June 27, 2011

Outlines - A Necessity or a Distraction

I have heard a lot of different takes on the need to prepare an outline when writing a novel. Joe Konrath has said he spends a full week preparing a 40-page outline. Robert J. Randisi, who has written over 500 novels, doesn't use them at all. M. Louisa Locke adopts a more nuanced approach.

Since I'm accustomed to a task-driven environment, I find that the outline is somewhat helpful while writing anything longer than 10,000 words. Here are 5 tips that I've found beneficial to speed up the writing process and to get my own ass in gear:

1) The Initial Brain Dump - In the last few months, every idea for a novella/novel has come to me while on my commute to work. My neighbor takes me on the back of his motorcycle every morning to the BTS station down On Nut road. For some reason, this harrowing 15-minute journey every day through Bangkok's notorious traffic really stimulates the mind. So that I don't forget what I thought about, I try to write the major theme and idea of the book, the motivation behind the protagonists, and how the story will end on my iPad as soon as possible after the commute (usually on the 10-minute Skytrain portion of the morning commute). The entire idea for a novel comes to me in about 2-3 minute bursts. Of course, every schmuck in the world has "great ideas", but it takes hard work to turn ideas into something tangible that others can enjoy.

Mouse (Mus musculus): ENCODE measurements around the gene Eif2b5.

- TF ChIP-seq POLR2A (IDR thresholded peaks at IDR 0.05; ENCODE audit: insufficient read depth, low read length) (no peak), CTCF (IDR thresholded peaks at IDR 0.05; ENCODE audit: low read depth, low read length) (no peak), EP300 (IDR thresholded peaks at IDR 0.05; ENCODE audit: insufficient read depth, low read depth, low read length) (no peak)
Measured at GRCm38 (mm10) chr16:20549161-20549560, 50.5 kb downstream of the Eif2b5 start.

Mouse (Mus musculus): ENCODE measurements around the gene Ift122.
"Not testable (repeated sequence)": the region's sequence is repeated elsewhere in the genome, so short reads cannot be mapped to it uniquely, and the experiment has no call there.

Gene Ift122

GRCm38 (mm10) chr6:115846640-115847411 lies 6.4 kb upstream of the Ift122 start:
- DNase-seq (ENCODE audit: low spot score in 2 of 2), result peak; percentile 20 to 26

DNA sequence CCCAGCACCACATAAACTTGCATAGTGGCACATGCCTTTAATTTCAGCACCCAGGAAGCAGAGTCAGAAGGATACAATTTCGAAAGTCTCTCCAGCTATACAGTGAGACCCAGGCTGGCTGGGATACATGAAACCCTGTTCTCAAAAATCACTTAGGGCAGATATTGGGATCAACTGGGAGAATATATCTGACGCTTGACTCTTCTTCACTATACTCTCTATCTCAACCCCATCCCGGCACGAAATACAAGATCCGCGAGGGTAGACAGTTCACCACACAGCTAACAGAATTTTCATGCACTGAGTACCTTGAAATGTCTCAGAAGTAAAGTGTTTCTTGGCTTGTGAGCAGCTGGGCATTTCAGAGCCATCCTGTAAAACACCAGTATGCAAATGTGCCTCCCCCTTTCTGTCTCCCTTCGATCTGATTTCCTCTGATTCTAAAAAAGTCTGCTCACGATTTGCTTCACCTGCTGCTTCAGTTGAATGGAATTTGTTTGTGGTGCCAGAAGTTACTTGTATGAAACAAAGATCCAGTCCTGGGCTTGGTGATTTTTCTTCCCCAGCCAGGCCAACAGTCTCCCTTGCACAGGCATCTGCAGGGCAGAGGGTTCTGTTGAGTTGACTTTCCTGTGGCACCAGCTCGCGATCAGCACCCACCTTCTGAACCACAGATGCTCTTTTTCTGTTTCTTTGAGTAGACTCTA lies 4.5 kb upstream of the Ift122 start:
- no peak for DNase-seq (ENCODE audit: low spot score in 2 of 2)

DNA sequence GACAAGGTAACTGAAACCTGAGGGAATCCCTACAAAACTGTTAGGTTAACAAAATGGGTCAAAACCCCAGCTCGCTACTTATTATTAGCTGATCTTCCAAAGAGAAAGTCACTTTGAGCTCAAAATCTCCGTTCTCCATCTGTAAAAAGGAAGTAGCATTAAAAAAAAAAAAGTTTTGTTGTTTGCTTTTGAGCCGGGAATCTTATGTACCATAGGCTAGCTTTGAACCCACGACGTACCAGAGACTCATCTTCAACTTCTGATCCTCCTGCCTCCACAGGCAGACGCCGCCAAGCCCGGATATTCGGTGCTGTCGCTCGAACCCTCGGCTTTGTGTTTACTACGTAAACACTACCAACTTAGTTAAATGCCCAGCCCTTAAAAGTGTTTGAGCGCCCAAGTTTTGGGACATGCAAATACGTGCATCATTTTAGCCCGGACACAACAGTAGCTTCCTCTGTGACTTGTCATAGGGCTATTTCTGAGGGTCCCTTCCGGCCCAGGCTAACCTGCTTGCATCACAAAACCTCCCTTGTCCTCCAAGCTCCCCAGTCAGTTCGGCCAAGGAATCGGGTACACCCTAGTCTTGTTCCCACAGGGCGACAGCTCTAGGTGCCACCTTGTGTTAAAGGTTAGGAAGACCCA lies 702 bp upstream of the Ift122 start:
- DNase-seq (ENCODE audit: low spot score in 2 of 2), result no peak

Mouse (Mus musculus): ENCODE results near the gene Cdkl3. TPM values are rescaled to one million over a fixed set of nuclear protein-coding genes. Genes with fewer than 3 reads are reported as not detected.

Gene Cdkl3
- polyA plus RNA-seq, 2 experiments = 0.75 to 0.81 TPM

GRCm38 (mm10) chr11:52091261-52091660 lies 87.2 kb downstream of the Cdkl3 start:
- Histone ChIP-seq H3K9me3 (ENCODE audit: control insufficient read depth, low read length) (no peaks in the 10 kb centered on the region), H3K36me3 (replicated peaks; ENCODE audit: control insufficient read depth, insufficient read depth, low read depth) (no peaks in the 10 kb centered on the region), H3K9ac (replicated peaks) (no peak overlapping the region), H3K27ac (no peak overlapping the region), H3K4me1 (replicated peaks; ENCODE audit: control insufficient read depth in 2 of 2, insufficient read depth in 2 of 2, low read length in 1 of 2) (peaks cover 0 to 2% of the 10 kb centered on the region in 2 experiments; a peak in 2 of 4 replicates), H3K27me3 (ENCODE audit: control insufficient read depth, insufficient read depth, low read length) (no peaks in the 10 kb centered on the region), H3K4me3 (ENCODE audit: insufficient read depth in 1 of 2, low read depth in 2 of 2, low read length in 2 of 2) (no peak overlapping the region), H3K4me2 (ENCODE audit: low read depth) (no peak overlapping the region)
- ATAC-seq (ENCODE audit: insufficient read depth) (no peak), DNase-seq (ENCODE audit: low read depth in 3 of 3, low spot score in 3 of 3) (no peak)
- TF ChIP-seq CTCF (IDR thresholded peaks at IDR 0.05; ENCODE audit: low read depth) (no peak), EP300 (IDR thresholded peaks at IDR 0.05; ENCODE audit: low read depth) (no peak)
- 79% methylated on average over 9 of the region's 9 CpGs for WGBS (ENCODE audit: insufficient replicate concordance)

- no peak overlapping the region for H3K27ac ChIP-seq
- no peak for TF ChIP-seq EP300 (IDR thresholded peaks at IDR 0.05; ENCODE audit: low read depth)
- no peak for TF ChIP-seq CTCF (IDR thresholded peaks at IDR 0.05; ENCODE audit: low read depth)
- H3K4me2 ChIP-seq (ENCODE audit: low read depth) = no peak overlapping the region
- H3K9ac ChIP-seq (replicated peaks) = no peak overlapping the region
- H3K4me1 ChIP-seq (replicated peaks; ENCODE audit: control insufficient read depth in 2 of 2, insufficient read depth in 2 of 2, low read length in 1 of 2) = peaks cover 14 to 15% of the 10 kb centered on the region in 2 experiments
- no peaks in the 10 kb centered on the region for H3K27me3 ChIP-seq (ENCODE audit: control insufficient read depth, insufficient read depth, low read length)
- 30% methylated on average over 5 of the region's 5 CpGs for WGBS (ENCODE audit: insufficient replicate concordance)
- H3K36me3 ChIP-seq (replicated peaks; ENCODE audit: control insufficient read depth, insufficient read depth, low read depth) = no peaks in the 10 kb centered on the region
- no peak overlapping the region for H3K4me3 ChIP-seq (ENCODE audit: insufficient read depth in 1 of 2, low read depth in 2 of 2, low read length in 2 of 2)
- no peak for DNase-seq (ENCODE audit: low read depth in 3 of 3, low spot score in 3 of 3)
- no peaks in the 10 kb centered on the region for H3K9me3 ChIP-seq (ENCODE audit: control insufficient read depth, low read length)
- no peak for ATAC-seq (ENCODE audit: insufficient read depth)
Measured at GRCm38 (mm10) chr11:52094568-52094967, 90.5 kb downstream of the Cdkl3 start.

2) Character Development - Since no one likes one-dimensional or inconsistent characters, I keep a separate Word document with all the major characters and their attributes and flaws.I list their names and qualities to maintain continuity during the writing process and indicate whether they have some kind of secret that needs to come out later in the book. Typically, I just list two traits and the characters name (e.g. one of the secondary characters a novella that I'm working on is just listed as "Intelligent, but Naive")

3) Chapter by Chapter Outline - I've heard that you shouldn't worry too much about word count and that you should write as long or as short as you need to. Unfortunately, I need clear objectives and guidelines, and I can't just get the muse in me and start writing 10,000 words a day like some writers can. Therefore, I usually lay down each chapter and what the major plot points will be for the protagonist, and I estimate what the word count should be. This gets built from the Initial Brain dump. By having a clearly defined agenda, it helps me stay on track and make steady progress.

4) Scene Setting, Metaphors, and Zingers - Once in a while, I'll have a great idea on a metaphor or a snippet of dialogue that needs to go into the piece somewhere. Since I'm a very forgetful person, I make sure to write it down into the outline.

5) Keep it Fluid - Despite the estimated word count and chapter breakdown, I try not to be too restrictive with the outline. The content of each individual chapter is pretty open, and the Chapter by Chapter Outline just lists the big ideas and tasks that the characters have to accomplish. I've found that not being too specific in the outline allows the story to flow better and be more exciting.

All in all, the outline ends up being only 2-3 pages. Now it's just a matter of finding time to turn the damn things into a real story instead of just a bunch of notes.

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